Barbershop
Grade: B+
Year: 2002
Director: Tim Story
Writer: Mark Brown
Genre: Comedy
Rated: PG-13

Barbershop takes place in a South Chicago, well, Barbershop. It is run by Calvin, (Ice Cube) who inherited the shop from his father who got it from his father. The movie spans the length of one day. During that time, Calvin hesitantly sells his shop to the black hearted loan shark, Lester (Keith David).

Calvin needs the money to pursue his dream of turning his basement into a recording studio. He doesn't tell his workers and as the day lingers, Calvin begins to regret the decision to make the sale after learning how important the barbershop is to the town and its people. Once Lester owns it, it will properly be transformed into a strip club.

The highlight of Barbershop is what takes place inside the shop. Whenever the camera isn't inside, it is following a lame sub-plot in which two idiots steal an ATM machine, and spend the entire day lugging it around from place to place not knowing what to do with it or how to break inside. There is also another weak sub-plot where Calvin tries to get Lester to cancel the sale, which will take effect the next day. I agree with Roger Ebert in that it would have been nice to stay inside the entire time, but the reach for other events taking place was inevitable.

But inside the barbershop, is where all of the fun takes place. There are seven barbers. Six men, one woman, six blacks and one white. Stealing the show is Eddie (Cedric the Entertainer). Not even 40, Cedric plays the role of the wise old barber with cobwebs in his hair to make him look older. He seems to be the most experienced, although he never gets a customer. He spends the day telling stories and teaching lessons to the younger barbers in the shop. In addition to his wisdom, Eddie also had some controversial opinions to say that would eventually spark a protest from real-life activists Jessie Jackson and Al Sharpton.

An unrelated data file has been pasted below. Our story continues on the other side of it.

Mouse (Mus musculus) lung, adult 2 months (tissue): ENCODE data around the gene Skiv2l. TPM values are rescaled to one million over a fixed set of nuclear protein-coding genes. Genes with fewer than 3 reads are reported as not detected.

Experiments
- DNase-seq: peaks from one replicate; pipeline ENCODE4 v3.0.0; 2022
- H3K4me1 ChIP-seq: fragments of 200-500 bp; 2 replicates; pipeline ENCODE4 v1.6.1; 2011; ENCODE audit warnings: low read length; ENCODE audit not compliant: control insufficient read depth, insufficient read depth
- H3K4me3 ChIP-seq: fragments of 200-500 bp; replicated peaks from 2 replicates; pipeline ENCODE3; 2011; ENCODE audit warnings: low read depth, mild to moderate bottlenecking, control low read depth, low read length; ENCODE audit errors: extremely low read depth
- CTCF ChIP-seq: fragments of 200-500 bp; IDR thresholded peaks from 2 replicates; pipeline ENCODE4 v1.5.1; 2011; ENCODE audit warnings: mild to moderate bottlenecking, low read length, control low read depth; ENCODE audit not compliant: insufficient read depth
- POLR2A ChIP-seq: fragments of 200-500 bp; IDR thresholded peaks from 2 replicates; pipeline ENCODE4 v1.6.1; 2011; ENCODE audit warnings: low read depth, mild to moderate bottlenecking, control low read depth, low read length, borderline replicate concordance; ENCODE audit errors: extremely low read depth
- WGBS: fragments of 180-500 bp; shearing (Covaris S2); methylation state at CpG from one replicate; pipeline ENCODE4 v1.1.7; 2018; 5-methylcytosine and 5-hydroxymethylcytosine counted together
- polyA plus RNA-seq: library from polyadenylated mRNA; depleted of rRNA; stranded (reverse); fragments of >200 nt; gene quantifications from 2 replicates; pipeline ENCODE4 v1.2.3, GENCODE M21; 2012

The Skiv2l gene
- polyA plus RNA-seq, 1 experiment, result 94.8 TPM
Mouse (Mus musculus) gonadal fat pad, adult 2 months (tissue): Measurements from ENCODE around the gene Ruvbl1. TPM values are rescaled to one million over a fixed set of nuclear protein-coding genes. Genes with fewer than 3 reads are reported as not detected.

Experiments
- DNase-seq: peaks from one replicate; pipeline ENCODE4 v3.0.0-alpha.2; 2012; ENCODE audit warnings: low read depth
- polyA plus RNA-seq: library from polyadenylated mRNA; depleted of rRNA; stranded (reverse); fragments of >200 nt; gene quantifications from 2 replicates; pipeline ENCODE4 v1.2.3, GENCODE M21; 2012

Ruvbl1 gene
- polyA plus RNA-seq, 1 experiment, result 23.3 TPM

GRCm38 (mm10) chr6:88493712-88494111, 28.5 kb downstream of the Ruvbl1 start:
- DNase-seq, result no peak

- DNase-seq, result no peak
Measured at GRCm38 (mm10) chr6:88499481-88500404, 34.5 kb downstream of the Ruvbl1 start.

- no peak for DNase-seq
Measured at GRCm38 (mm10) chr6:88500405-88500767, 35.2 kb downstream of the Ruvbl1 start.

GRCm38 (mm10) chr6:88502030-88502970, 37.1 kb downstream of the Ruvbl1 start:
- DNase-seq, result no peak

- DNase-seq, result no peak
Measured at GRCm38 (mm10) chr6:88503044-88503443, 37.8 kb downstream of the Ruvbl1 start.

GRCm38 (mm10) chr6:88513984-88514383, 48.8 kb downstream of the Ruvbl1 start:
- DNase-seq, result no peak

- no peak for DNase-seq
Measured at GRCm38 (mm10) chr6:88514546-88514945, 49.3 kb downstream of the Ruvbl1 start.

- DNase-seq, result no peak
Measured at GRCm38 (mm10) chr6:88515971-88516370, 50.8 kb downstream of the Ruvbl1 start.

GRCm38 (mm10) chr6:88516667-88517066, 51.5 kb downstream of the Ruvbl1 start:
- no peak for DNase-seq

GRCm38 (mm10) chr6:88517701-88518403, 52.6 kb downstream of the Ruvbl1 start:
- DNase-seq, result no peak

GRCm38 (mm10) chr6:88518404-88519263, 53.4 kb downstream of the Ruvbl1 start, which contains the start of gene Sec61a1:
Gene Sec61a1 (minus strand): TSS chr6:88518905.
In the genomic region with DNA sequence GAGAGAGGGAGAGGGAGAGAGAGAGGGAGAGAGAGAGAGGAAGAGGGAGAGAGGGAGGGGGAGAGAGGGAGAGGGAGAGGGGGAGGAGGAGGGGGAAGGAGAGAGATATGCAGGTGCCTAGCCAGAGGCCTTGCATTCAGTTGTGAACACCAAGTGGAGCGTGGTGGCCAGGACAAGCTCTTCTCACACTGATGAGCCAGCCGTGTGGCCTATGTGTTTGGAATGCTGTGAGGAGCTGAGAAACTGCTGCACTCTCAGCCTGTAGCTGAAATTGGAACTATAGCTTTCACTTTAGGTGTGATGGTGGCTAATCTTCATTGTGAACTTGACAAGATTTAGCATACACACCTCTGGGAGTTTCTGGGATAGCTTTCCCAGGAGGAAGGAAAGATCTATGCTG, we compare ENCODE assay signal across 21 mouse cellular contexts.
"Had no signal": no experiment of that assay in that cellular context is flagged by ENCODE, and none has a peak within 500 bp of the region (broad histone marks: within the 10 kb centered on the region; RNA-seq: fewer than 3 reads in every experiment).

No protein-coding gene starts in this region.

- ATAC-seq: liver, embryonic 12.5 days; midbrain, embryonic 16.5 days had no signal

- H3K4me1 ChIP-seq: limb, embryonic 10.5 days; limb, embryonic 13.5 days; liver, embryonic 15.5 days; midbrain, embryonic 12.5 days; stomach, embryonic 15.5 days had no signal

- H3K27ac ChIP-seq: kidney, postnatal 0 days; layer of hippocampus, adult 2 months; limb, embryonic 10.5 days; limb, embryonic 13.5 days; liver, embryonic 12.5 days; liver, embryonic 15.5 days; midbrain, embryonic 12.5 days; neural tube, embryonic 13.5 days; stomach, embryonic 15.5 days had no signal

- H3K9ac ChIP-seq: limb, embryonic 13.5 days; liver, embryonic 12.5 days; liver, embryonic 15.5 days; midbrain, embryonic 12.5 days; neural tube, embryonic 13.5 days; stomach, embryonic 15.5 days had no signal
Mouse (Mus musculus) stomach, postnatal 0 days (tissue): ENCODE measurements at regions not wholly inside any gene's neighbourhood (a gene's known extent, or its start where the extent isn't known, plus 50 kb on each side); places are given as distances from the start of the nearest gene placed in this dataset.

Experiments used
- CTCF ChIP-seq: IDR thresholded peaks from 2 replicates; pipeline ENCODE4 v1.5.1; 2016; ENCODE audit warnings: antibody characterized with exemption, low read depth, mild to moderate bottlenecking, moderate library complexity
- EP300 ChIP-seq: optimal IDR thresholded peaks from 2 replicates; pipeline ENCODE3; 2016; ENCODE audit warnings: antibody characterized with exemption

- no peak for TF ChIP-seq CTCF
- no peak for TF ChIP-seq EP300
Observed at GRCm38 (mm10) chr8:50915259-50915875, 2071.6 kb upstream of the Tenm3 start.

Then there is Jimmy, (Sean Patrick Thomas) a smart-mouth college student who tries to impress everyone with his knowledge, and also tries to insult everyone with his knowledge. The one female, Terry (Eve), is having problems with her boyfriend and at the same time is angry at the staff because someone is always drinking her apple juice. They keep denying it, but so would you if she approached you during her rage of fury. Dinka (Leonard Earl Howze), is the pathetic Nigerian who tries to get with Eve but is too shy and can't find the courage within him. Ricky, (Michael Ealy) has two strikes against him and will get life for a third. And finally Isaac, (Troy Garity) the only white barber who isn't afraid to stand-up to his ridiculers for living in a black neighborhood, working in a black barbershop and for dating a black woman.

They debate several topics and have many enlightening conversations. Most of topics are uninteresting, but the barbershop staff make it interesting, fun and hilarious. Each of the barbers have their own character and style. Terry always takes the subtle matters, and turns them into life or death situations. Isaac just wants to prove that he can cut a black person's hair, although none of the customers will give him a chance. Ricky has served time and has two strikes hovering over him. It will only be a matter of time before they catch up to him. Calvin has to try to get his shop back before the end of the day, and Eddie has to put sense into anybody who says something stupid.

Barbershop is a fun movie. The cast is entertaining and the jokes are always making us laugh. Although sometimes sexual, the content never escalates higher than what it takes to have a nice booty. There are some minor racial jokes, but at little expense. There's nothing graphic or obscene, so don't mind your mature '13 year old' seeing this with his friends.

I don't want to tell you anymore about this movie, because that's what seeing it is all about. Barbershop is a lighthearted comedy; one that you can see with someone and not feel ashamed. Don't mind the silly sub-plots, and you'll find yourself laughing at an outrageously entertaining feel-good comedy.

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Copyright 2002. All rights reserved. Contact Editor: Scott Spicciati